At this point, at least 38 deaths have been attributed to a severe Arctic freeze winter storm that continues to pound the United States and Canada.
Officials report that 34 people died across the United States, with Buffalo, New York, being the hardest-hit city.
In British Columbia’s Merritt, a bus rolled over on an icy road, killing four people.
Forecasters say the storm will calm down in the next few days, but people should only travel if they have to.
The winter storm has been wreaking havoc for several days, but the power has been back on for good now.
The Associated Press reported 200,000 customers without electricity on Sunday afternoon EDT, down from 1.7 million.
Thousands of flights have been canceled, preventing many individuals from spending Christmas with their families.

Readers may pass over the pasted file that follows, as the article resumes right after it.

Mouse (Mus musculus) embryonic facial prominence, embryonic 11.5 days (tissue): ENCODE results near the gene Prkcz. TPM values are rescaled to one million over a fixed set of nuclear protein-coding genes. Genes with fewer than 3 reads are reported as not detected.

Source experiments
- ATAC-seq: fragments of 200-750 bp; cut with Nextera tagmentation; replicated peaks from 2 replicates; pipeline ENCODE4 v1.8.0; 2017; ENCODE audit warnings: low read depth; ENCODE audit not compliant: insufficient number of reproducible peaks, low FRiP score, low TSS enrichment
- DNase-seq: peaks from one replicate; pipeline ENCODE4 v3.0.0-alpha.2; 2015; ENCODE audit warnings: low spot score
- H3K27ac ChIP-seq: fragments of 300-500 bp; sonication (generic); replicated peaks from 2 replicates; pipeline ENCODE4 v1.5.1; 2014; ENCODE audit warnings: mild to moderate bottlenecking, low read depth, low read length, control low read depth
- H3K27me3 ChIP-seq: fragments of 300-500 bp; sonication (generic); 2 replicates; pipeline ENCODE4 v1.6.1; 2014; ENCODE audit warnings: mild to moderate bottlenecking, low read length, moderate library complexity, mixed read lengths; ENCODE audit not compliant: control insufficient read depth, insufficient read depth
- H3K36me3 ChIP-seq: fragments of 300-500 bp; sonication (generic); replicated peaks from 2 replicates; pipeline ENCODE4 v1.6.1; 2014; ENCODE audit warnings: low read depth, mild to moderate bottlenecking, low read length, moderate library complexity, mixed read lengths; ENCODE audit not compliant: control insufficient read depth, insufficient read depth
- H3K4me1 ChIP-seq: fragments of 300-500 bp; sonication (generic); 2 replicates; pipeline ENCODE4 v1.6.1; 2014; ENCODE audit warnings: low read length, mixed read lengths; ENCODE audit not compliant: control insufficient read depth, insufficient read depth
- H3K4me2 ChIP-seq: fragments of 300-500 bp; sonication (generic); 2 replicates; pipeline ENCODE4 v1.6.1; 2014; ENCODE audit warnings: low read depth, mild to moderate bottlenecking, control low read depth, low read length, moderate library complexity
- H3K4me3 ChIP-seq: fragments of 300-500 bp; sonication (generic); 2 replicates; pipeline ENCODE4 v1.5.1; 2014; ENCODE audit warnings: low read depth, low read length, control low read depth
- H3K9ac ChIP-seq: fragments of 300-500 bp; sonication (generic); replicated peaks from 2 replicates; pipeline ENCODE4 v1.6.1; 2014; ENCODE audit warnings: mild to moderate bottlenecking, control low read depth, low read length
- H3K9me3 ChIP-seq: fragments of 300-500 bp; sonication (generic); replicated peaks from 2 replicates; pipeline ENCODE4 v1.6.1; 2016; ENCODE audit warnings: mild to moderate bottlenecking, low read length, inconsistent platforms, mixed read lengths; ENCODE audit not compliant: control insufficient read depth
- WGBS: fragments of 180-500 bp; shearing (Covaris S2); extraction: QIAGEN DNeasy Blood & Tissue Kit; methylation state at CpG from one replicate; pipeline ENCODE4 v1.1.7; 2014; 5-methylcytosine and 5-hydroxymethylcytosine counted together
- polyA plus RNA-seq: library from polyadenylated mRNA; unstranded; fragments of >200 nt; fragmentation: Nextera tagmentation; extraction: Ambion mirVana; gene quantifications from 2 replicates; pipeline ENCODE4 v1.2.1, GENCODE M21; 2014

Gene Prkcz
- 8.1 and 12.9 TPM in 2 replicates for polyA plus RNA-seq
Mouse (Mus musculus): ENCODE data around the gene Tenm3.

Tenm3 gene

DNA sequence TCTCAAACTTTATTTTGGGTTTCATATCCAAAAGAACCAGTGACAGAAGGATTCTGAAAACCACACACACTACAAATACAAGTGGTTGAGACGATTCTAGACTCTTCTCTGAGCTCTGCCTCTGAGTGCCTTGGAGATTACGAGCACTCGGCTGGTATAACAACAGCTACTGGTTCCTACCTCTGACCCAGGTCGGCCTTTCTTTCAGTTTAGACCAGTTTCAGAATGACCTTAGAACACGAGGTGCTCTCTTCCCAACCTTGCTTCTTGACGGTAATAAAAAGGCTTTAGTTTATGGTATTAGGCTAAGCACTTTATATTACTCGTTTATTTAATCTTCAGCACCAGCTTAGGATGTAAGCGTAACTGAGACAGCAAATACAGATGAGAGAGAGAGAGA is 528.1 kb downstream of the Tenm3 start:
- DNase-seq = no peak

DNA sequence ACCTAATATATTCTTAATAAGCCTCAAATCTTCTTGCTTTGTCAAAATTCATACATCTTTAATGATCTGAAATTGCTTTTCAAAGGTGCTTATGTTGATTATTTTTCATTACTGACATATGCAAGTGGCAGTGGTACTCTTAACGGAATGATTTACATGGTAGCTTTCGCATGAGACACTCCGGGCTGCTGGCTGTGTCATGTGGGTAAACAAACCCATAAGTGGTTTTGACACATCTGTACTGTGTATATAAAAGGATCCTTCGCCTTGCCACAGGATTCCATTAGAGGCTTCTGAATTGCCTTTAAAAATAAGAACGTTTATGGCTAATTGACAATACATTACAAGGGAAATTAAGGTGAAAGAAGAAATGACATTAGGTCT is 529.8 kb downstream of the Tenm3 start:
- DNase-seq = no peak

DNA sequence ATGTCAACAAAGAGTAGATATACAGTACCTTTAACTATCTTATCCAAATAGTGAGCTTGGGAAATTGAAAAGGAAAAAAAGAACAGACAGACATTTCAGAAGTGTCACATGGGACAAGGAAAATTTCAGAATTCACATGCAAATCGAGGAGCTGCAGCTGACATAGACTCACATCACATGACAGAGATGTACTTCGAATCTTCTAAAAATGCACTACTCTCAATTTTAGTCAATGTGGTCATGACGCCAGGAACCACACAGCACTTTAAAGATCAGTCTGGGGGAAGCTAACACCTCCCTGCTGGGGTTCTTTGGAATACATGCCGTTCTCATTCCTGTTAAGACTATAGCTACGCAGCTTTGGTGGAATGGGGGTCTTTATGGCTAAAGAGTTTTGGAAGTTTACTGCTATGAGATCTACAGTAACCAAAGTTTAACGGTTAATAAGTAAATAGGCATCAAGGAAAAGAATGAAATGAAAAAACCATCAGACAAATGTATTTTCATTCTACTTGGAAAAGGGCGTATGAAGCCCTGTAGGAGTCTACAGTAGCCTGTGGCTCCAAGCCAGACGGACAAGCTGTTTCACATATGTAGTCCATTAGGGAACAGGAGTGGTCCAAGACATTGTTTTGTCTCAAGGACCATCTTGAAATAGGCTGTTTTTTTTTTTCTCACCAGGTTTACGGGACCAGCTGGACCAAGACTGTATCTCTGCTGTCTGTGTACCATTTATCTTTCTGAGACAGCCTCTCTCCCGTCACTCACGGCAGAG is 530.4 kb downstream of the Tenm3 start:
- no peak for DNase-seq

On Sunday, about 55 million Americans were under a wind chill advisory.
It has been challenging to travel around the US because of the “bomb cyclone” winter storm, which occurs when the air pressure lowers and produces heavy snowfall and powerful winds.
Kathy Hochul, who grew up in Buffalo and is now the governor of New York State, stated, “This will be Buffalo’s worst storm in recorded history.”
“It’s like entering a battle zone, and the abandoned cars are awful,” she told reporters on Sunday evening.
She said that people in the area should stay inside because the situation is still “very dangerous and life-threatening.”
Some of the people who died in Erie County were found dead in their cars or on snow banks.
There were storm-related fatalities in Vermont, Ohio, Missouri, Wisconsin, Kansas, and Colorado as well. South Florida’s temperature became so chilly that iguanas froze and fell out of trees.
The cold is worst in the western US state of Montana, where temperatures have dropped to -50F. (-45C).
In Canada, Ontario and Quebec are experiencing the brunt of the storm.
On Sunday, nearly 120,000 clients in Quebec were without power. Officials estimate that reconnecting some families might take days.